Passover (Hebrew Pesach) commemorates the story of the Exodus, in which the ancient Israelites were freed from slavery in Egypt. Beginning on the 15th day of Nisan in the Jewish calendar, it is celebrated for seven or eight days. It is one of the most widely observed Jewish holidays.
In the narrative of the Exodus, the Bible tells that God helped the Children of Israel escape slavery in Egypt by inflicting ten plagues upon the Egyptians before the Pharaoh would release his Israelite slaves; the tenth and worst of the plagues was the death of the Egyptian first-born. The Israelites were instructed to mark the doorposts of their homes with the blood of a spring lamb and, upon seeing this, the spirit of the Lord knew to pass over the first-born in these homes, hence the name of the holiday. When the Pharaoh freed the Israelites, it is said that they left in such a hurry that they could not wait for bread dough to rise (leaven). In commemoration, for the duration of Passover no leavened bread is eaten, for which reason it is called “The Festival of the Unleavened Bread”. Matzo (flat unleavened bread) is a symbol of the holiday.
The commandment to keep Passover is recorded in Leviticus:
In the first month, on the fourteenth day of the month between the two evenings is the Lord’s Passover. And on the fifteenth day of the same month is the feast of unleavened bread unto the Lord; seven days ye shall eat unleavened bread. In the first day ye shall have a holy convocation; ye shall do no manner of servile work. And ye shall bring an offering made by fire unto the Lord seven days; in the seventh day is a holy convocation; ye shall do no manner of servile work. (Leviticus 23:5)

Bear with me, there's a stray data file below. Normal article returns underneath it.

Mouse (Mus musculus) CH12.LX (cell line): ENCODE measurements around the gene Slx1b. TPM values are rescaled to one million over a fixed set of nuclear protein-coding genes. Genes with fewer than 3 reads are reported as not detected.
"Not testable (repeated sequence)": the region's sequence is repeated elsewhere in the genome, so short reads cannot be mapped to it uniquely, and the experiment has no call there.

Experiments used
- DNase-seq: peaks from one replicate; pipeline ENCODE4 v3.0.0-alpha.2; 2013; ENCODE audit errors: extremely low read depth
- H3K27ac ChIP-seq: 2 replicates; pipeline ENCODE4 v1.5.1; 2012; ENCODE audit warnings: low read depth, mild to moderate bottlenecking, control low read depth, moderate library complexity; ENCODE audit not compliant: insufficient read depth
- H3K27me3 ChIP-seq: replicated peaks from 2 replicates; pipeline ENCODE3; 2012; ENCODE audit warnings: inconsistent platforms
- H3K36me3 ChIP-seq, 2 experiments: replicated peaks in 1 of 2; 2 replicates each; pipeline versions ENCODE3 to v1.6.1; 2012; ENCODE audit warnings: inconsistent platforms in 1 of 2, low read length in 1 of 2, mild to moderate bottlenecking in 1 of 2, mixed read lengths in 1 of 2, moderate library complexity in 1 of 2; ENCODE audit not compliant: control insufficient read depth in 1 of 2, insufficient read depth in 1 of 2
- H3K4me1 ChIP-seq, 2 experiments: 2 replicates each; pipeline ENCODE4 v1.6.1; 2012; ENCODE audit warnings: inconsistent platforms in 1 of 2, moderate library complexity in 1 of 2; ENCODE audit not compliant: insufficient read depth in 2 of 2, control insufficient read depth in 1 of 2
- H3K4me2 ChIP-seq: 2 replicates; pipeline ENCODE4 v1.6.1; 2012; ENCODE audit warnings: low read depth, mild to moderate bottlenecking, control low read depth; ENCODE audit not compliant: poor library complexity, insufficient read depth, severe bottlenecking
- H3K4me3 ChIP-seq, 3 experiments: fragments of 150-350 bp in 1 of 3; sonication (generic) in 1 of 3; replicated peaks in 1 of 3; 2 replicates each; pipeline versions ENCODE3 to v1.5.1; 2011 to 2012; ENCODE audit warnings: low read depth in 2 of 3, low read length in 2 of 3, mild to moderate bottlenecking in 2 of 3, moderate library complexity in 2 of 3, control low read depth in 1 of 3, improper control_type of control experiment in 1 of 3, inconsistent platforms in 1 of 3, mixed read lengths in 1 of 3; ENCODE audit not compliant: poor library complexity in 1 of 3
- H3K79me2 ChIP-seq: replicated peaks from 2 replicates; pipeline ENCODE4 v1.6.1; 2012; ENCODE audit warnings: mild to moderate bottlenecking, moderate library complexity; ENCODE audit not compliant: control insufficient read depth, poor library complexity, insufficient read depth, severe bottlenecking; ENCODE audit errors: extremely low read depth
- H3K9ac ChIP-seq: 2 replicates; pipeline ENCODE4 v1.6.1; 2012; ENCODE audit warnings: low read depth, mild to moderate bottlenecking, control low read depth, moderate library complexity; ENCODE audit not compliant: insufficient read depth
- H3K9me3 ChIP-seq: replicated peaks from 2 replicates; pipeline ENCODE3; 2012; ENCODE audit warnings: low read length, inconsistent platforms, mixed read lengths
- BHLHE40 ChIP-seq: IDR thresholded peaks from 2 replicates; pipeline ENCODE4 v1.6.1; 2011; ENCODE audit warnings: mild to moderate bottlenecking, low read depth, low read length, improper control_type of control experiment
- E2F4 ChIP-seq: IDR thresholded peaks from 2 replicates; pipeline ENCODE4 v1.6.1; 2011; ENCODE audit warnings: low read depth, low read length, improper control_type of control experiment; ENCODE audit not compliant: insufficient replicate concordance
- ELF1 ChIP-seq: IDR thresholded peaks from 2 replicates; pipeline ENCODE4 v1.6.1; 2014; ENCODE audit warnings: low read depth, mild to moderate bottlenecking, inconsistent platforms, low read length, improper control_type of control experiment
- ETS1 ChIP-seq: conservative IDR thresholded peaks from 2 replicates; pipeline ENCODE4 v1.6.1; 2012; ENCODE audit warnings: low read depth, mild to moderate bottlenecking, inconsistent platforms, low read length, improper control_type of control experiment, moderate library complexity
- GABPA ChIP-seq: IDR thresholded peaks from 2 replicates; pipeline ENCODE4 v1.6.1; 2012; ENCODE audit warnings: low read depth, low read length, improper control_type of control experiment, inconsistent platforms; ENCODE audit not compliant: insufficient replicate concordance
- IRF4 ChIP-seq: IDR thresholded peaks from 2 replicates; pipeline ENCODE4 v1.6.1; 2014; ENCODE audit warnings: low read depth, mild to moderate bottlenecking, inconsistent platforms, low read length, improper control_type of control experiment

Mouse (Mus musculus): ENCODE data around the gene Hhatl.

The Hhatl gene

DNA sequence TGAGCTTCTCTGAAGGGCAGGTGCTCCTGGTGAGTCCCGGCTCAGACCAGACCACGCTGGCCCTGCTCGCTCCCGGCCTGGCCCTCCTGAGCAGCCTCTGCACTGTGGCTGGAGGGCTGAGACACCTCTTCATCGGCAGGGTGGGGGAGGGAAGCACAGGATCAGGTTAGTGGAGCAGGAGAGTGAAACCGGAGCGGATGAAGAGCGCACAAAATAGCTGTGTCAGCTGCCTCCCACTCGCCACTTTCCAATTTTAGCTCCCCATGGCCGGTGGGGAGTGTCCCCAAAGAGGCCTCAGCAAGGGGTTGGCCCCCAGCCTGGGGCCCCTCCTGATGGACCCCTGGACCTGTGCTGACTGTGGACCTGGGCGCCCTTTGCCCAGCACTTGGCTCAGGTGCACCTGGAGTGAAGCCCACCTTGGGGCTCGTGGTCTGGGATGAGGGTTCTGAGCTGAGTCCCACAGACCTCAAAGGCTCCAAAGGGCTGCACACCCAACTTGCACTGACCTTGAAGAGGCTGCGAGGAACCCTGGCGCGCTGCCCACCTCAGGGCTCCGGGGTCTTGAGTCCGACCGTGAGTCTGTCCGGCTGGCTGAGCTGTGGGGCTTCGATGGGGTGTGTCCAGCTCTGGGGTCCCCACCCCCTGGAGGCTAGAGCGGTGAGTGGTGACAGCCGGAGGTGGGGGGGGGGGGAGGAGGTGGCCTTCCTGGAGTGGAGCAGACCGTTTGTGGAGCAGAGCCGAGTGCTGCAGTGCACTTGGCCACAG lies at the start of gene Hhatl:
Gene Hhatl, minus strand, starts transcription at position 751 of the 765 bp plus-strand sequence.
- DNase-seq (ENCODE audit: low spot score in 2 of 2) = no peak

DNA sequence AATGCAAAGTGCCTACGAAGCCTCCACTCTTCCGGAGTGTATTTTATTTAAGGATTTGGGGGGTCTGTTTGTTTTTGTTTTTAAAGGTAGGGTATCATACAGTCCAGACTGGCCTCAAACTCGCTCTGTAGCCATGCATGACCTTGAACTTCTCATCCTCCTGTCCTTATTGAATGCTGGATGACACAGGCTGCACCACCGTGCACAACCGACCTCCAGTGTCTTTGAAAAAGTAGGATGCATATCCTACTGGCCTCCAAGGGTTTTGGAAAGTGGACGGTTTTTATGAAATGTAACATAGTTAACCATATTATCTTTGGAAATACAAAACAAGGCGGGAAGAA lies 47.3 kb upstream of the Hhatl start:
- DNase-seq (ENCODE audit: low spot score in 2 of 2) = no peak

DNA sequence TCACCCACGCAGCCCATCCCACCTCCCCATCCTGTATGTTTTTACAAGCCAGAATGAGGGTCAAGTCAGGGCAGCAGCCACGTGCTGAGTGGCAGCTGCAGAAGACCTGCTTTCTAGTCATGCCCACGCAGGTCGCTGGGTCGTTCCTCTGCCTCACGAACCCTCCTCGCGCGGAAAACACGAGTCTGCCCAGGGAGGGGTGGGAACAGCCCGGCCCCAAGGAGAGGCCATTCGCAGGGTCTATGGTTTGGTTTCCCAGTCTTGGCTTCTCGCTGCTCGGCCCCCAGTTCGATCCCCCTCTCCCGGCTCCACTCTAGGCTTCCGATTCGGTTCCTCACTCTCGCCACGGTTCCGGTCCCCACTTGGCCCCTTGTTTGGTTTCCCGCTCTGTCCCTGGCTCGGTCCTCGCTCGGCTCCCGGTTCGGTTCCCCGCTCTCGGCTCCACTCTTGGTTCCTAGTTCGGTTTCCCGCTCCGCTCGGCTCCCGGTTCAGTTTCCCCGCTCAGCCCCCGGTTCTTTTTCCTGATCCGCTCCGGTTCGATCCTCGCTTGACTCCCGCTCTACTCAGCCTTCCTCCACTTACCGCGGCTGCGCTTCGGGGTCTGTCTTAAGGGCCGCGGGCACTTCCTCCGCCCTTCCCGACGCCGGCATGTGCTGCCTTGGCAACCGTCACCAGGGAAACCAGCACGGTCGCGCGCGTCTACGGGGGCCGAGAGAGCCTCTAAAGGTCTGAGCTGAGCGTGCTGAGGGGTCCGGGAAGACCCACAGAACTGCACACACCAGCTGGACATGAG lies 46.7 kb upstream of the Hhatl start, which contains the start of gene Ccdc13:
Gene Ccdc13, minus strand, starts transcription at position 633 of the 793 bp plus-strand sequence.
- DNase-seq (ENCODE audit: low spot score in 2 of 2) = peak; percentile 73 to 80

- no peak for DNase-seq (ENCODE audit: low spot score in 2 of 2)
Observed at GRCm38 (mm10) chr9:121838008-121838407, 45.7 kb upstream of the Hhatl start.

It is traditional for families or communities to gather on the first night for a Pesach Seder. The Haggadah is the text used for the Seder. Reading the Haggadah at the Seder table is a fulfillment of the Scriptural commandment to each Jew to “tell your son” of the Jewish liberation from slavery in Egypt as described in the Torah.
And thou shalt tell thy son in that day, saying: It is because of that which the LORD did for me when I came forth out of Egypt. (Exodus 13:8)
Together with Shavuot and Sukkot , Passover is one of the three pilgrimage festivals (Shalosh R’galim) during which the entire Jewish populace historically made a pilgrimage to the Temple in Jerusalem.